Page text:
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I develop application on iOS 6 that need access to AddressBook, I'm using following code:

NSMutableArray *contacts = [[NSMutableArray alloc]init];
CFErrorRef *error = nil;
ABAddressBookRef addressBook = ABAddressBookCreateWithOptions(NULL, error);
if (error)
NSArray *arrayOfPeople = (__bridge_transfer NSArray*)ABAddressBookCopyArrayOfAllPeople(addressBook);

but on real device arrayOfPeople is empty...Why is this happening? P.S. All accesses to AddressBook are granted

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closed as not a real question by matt, bensiu, Joe Doyle, Nifle, Max MacLeod May 17 '13 at 14:52

It's difficult to tell what is being asked here. This question is ambiguous, vague, incomplete, overly broad, or rhetorical and cannot be reasonably answered in its current form. For help clarifying this question so that it can be reopened, visit the help center. If this question can be reworded to fit the rules in the help center, please edit the question.

That code is so wrong... –  matt May 15 '13 at 17:19
Are you sure that addressBook isn't NULL? –  rmaddy May 16 '13 at 3:11
yes, I'm sure addressBook not NULL –  InViZz May 16 '13 at 4:47
The problem is that addressBook can be non-nil with no error, but you still have not been granted access by the user so the address book is a fake - it is empty (no people). This rather confusing behavior may be new in iOS 6.1. –  matt May 17 '13 at 12:41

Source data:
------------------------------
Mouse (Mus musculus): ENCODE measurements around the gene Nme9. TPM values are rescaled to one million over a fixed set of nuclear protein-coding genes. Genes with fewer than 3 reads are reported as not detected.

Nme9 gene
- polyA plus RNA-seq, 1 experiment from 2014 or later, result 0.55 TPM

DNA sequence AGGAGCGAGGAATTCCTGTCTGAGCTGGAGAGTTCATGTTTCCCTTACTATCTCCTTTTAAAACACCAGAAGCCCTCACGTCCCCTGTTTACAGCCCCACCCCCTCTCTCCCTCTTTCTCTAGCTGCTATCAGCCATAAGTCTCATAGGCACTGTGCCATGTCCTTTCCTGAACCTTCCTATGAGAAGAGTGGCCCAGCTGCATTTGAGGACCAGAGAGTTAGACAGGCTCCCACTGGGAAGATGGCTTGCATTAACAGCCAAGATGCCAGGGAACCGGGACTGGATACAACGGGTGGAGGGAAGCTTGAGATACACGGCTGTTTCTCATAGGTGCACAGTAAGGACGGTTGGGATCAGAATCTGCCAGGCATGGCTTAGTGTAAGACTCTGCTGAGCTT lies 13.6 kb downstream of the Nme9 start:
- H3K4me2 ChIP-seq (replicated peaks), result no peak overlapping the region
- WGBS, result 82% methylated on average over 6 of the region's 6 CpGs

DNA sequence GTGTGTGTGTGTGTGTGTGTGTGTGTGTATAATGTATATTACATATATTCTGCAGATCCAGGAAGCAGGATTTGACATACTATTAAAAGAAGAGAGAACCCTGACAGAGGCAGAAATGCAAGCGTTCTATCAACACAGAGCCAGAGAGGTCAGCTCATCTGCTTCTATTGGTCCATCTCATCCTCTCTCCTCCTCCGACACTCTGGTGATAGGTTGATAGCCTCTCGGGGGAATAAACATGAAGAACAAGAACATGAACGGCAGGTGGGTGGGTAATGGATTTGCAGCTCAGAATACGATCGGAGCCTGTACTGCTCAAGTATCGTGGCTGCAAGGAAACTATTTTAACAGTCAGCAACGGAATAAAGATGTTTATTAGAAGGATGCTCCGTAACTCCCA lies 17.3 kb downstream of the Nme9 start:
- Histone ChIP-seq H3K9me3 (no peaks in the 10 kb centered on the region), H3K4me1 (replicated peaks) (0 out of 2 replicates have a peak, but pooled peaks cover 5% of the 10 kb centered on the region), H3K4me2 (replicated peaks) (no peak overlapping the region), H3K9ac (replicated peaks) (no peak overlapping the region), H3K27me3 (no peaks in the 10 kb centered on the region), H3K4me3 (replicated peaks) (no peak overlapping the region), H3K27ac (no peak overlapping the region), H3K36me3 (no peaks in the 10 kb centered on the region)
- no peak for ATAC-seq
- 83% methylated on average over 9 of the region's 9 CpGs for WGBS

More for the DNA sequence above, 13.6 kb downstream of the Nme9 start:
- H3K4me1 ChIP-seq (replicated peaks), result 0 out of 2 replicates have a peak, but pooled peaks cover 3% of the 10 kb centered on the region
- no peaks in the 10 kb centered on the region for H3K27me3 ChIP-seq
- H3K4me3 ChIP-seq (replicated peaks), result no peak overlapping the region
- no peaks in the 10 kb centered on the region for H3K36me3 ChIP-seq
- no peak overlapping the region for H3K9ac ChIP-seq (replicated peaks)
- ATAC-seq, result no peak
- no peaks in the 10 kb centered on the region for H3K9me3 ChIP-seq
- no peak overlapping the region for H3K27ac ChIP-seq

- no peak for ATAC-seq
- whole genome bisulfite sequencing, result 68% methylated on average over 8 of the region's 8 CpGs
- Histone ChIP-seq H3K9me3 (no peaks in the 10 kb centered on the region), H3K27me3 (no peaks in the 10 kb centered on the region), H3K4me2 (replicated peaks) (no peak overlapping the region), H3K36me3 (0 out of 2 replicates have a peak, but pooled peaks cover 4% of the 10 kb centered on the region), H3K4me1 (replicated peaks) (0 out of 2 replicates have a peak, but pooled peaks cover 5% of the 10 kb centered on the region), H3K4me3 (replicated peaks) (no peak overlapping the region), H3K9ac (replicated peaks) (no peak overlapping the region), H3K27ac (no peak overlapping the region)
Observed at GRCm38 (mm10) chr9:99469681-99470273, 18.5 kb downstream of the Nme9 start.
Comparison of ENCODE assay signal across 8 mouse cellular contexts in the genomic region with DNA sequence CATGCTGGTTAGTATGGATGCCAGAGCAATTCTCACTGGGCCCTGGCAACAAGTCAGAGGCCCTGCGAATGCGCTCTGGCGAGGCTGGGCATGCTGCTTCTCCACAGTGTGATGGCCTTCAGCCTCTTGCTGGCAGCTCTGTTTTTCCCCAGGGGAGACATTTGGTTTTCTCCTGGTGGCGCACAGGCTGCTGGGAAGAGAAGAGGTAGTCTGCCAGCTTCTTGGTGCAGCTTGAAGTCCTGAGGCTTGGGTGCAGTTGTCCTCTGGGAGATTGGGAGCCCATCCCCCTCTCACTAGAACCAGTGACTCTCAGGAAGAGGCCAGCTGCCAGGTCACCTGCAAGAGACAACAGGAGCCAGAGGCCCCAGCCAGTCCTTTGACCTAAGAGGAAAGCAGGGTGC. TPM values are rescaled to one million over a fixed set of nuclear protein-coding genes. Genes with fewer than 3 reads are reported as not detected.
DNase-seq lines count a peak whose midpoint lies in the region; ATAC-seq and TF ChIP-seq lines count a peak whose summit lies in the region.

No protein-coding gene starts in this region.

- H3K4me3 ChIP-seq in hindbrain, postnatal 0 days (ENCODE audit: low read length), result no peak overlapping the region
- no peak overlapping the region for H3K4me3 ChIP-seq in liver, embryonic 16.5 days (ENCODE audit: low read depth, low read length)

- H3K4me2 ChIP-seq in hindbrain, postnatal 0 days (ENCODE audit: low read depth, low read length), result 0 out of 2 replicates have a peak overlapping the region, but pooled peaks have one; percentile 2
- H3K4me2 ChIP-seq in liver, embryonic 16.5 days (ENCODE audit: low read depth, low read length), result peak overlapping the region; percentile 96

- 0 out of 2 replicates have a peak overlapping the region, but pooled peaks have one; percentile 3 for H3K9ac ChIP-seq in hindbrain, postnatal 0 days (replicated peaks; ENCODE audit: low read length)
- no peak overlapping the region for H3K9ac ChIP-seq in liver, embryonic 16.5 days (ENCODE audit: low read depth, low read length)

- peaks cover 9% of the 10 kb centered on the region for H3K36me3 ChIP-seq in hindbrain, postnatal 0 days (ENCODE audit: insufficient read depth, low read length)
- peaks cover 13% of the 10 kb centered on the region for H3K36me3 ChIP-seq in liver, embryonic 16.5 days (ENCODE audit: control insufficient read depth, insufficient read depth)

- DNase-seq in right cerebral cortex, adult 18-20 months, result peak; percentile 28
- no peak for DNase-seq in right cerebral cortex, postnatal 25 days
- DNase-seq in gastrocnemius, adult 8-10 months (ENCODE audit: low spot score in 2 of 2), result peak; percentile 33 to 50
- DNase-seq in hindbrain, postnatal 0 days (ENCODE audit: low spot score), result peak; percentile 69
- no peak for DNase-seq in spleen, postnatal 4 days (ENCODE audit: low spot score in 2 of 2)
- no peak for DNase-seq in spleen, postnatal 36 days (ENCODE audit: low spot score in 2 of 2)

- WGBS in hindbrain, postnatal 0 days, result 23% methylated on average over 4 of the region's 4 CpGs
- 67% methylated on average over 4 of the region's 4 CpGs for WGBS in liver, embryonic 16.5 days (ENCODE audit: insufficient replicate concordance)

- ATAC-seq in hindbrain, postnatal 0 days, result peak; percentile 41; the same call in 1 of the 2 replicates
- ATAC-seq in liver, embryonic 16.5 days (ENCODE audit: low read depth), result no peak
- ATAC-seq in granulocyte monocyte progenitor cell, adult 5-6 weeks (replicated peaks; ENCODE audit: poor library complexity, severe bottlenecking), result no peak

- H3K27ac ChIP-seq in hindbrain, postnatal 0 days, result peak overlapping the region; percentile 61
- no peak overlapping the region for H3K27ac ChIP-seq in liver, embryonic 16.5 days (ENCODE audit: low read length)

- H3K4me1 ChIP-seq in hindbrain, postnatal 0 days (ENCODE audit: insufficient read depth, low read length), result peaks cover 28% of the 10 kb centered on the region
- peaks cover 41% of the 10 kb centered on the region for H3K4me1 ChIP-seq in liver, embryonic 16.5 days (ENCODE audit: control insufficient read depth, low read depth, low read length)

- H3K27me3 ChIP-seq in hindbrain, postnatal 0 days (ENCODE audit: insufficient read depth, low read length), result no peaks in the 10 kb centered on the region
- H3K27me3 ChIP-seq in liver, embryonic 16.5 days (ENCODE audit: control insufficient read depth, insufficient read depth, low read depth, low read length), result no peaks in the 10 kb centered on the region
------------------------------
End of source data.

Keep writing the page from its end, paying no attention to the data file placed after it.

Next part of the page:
1 Answer 1

First, here's a rewrite of your code in proper form as a starting place.

CFErrorRef error = nil; // no asterisk
ABAddressBookRef addressBook = 
    ABAddressBookCreateWithOptions(NULL, &error); // indirection
if (!addressBook) // test the result, not the error
    return; // bail
CFArrayRef arrayOfPeople = ABAddressBookCopyArrayOfAllPeople(addressBook);
NSLog(@"%@", arrayOfPeople); // let's see how we did

Second, here's the actual cause of your problem: you've no access. At some point you need to have called ABAddressBookRequestAccessWithCompletion to ensure access. Note that this call is asynchronous, so you will need to get the array of people from a separate call, or in the completion handler.

The docs seem to imply that you'll get NULL if there is no access, but this is not the case if access is undetermined. Instead, you get a useless empty read-only address database. Thus the only way to be sure you have access is to check explicitly with ABAddressBookGetAuthorizationStatus, and the only to way to get the request for access alert to appear is to call ABAddressBookRequestAccessWithCompletion.

This might be new iOS 6.1 behavior. It is certainly not how I remember things from iOS 6.0.

This same issue doesn't arise in the Simulator because you are granted access automatically (rather unrealistic - another good reason to test only on the device for this sort of thing).

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At least log the error variable instead of just the word "ERROR!!!". –  rmaddy May 16 '13 at 3:09
result of NSLog(@"People: %@", arrayOfPeople) is People: ( ) –  InViZz May 16 '13 at 4:48
Because you have no access. You've never called ABAddressBookRequestAccessWithCompletion. –  matt May 16 '13 at 15:40
funny that this question was closed. I'm having the same problem.. I believe(just a bit different perhaps) I already granted access on my phone, and When I use NSLog(@"%@", addressBookRef); it prints to the console, some useless address in this form: <ABCAddressBook 0x154bb760 [0x39e6ae0]> Any way to, for lack of a better word, "deque" the access? –  Chisx Jan 13 '14 at 0:03
Nevermind, scratch that, different question. Does the array variable that "catches", you might say, the address book have to be of type CFArrayRef? –  Chisx Jan 13 '14 at 0:13

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